Alisha’s Childcare Apprenticeship Journey
Alisha Moody has autism and has always felt extremely uncomfortable in social situations with new people. Leaving school at the age of 16, she went to a 6th form at Dorin Park, a specialist all-age school catering for young people with complex and moderate learning difficulties, where she continued her education for three years. It was at this point that Alisha decided it would be beneficial to gain some work experience in the Childcare sector, a career path where she saw her future, and completed a twelve week work placement with Pipers Day Nursery.
Having had both a great experience and her ambitions for a career in childcare confirmed, Alisha went on to complete her level 1 Childcare qualification. However, when she was due to finish the apprenticeship, the training provider she was with at the time said that she couldn’t proceed to her level 2 because her maths and English weren’t up to the required standard.
Maths and English skills set to interfere with Alisha’s career
“I completed my level 1 apprenticeship at the nursery, however, because I was told my maths and English weren’t up to the necessary standard, I thought it would hold me back. I was worried it was going to affect my passion for a career in childcare.”
Because Alisha couldn’t progress to her level 2, The Children and Young People’s Service in Cheshire West and Chester suggested having a health care plan meeting, to see if there was anything available to support her with her maths and English. Extra funding from the government was needed to help with this.
Nursery owner, Lisa Sheen commented:
“I wanted to hire Alisha for the job, but couldn’t find an organisation to support her in completing her maths and English. It had a huge emotional impact on her, making her question whether she could ever do what she loves; working with children.”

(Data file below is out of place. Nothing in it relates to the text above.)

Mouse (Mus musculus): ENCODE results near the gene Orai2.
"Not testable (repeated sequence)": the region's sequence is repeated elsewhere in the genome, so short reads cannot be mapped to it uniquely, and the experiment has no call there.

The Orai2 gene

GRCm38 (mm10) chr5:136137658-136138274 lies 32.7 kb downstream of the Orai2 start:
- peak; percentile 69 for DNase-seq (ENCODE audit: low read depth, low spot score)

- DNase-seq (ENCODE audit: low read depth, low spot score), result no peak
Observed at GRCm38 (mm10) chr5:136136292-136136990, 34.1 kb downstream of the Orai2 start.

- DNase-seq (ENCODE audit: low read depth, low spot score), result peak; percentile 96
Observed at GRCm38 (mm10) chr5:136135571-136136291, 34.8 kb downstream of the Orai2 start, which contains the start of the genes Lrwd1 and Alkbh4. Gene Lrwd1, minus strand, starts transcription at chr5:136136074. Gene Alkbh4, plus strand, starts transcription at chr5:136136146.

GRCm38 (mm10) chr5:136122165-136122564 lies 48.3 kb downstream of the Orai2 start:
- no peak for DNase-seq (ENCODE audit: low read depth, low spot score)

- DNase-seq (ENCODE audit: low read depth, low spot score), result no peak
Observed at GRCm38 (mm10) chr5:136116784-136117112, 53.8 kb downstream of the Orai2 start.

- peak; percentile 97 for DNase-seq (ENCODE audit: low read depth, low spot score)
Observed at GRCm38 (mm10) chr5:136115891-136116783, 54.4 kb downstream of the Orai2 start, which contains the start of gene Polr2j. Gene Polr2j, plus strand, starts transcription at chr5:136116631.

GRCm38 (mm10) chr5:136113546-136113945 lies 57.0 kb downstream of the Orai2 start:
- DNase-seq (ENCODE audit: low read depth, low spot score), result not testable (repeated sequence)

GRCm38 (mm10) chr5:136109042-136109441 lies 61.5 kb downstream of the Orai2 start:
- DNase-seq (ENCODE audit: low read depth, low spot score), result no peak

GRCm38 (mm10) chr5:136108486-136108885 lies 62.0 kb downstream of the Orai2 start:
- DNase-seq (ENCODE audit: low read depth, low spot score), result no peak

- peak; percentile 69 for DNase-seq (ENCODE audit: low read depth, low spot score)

College was the only option
Alisha explained that her autism limited her ability to travel, making it a struggle to get to college to complete her maths and English. Even withsomeone coming to the house every day and accompanying her on a bus to and from college didn’t make it easier, having a big effect on her confidence. New experiences and travelling to new places in big groups of people wasn’t something she was comfortable in doing.
“It’s not just about academic and new experiences, sometimes it’s what you know, where you feel safe that helps you succeed.” – Karen Derbyshire, Head of Childcare and Education, Interserve Learning & Employment.
But then, ILE stepped in . . .
Fortunately, ILE’s training assessors have such a commitment to childcare and developing people’s careers in the sector so when ILE training assessor, Camilla Peacock stepped in, Alisha was able to progress in something she once thought was no longer an option. Continuing at the nursery made Alisha feel much safer and more secure than going to college and Camilla’s previous experience supporting autistic apprentices allowed the journey to be a smooth one.
Speaking of her experience, Alisha said: “I worked towards my maths and English on the computer for the baseline assessment, I didn’t manage to succeed the first time, but then a training assessor from ILE supported me and I smashed it.”
Lisa added: “Alisha was so determined to achieve her maths and English; she was constantly logging in and practising relevant exercises in the staff room.
“All of that support from ILE’s side was fantastic. Other training providers had said she would have to go to college and that was that. However, ILE were much more flexible and supported Alisha with her tests, each step of the way.”
Would you recommend Interserve as a provider?
‘I would recommend Interserve because the staff are so supportive and they’re just the best’.
Pipers Day Nursery went above and beyond to support Alisha and allow her to pursue her passion for childcare. The nursery provided her with a mentor, Harriett Jones – a nursery assistant who had undertaken an apprenticeship in Childcare too.
Lisa commented: “Alisha has finished her qualification and is now working 25 hours a week. She has now also moved out of her comfort zone once again and volunteered in another nursery. She has made that decision to try something different and in a new environment.”